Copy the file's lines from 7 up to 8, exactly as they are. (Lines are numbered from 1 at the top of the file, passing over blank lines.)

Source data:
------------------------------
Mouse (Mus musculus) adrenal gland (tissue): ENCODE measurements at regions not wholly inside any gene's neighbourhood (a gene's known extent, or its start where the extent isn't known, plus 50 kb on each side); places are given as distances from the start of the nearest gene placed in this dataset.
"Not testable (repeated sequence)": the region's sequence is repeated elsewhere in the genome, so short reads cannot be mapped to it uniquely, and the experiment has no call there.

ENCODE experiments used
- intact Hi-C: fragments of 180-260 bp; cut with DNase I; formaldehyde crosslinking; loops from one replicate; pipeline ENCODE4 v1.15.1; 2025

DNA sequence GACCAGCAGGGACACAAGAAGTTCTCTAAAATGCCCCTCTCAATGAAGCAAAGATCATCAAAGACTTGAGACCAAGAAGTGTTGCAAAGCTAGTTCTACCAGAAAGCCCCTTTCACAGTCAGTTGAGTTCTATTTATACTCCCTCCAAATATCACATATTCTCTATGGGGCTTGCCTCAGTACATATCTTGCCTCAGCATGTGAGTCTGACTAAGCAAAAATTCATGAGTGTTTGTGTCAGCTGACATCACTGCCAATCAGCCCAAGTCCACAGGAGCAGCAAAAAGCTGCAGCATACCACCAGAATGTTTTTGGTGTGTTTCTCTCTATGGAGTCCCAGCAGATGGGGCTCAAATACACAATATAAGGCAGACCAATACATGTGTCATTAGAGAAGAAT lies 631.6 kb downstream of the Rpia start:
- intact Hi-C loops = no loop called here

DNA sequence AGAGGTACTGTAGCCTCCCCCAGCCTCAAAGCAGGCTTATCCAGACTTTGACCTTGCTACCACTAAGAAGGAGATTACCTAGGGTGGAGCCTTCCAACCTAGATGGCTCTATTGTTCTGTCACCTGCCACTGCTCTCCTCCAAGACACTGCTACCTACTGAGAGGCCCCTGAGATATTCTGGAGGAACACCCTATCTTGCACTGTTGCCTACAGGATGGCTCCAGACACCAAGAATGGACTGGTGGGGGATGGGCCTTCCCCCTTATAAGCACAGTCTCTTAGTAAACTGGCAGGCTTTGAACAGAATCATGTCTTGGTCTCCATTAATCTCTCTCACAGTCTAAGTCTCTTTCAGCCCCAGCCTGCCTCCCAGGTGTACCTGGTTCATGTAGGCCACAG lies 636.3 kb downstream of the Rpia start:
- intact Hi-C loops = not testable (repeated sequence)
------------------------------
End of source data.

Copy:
DNA sequence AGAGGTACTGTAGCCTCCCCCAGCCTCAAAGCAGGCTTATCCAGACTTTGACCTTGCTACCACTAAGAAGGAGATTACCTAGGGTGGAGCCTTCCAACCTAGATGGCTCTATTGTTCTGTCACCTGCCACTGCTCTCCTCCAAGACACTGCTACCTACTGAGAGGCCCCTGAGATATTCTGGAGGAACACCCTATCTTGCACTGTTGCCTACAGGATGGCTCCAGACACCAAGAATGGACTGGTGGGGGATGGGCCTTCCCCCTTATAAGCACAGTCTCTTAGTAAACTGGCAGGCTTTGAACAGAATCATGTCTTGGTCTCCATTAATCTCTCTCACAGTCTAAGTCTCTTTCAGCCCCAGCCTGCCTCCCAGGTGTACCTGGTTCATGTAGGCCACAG lies 636.3 kb downstream of the Rpia start:
- intact Hi-C loops = not testable (repeated sequence)